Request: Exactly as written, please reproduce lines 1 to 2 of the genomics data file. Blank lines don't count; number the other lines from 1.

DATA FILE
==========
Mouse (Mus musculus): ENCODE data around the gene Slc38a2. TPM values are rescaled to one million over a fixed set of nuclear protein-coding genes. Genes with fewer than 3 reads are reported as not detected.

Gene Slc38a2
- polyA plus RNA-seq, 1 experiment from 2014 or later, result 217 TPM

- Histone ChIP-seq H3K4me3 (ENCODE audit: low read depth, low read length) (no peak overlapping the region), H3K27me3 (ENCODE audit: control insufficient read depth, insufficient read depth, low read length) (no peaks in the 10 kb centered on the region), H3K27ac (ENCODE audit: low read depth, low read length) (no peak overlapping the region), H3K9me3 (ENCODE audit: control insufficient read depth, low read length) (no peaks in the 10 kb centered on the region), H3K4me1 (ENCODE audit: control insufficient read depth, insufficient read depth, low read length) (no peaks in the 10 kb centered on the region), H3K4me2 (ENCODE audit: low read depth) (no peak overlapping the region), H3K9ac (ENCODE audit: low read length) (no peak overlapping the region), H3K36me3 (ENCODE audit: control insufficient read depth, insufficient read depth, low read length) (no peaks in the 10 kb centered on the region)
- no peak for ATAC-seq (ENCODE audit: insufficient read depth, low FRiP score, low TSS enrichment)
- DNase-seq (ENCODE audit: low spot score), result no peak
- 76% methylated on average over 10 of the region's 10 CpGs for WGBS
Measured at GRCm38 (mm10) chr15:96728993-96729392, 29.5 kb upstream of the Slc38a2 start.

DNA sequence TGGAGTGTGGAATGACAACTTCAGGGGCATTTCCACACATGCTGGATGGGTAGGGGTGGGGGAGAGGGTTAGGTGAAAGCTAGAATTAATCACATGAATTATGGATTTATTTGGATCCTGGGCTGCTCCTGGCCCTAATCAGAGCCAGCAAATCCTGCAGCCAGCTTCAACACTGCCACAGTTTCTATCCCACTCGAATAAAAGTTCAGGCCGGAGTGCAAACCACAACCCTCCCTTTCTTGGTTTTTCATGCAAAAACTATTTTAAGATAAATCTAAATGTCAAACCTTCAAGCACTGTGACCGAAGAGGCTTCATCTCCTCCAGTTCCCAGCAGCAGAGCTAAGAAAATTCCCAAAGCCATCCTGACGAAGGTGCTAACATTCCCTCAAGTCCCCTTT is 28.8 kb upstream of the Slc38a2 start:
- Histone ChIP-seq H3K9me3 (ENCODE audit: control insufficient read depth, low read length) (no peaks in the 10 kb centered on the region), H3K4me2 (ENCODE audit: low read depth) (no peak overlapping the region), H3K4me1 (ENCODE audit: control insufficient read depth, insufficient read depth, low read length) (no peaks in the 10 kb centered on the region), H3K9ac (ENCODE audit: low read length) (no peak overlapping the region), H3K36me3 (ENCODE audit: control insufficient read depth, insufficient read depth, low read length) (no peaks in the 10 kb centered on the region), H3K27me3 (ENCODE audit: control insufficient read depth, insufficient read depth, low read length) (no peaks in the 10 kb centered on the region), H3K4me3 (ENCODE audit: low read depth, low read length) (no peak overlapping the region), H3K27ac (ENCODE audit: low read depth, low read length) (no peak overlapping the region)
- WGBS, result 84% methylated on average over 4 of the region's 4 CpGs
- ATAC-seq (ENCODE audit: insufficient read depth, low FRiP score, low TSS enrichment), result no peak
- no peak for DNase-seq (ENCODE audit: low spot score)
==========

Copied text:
Mouse (Mus musculus): ENCODE data around the gene Slc38a2. TPM values are rescaled to one million over a fixed set of nuclear protein-coding genes. Genes with fewer than 3 reads are reported as not detected.

Gene Slc38a2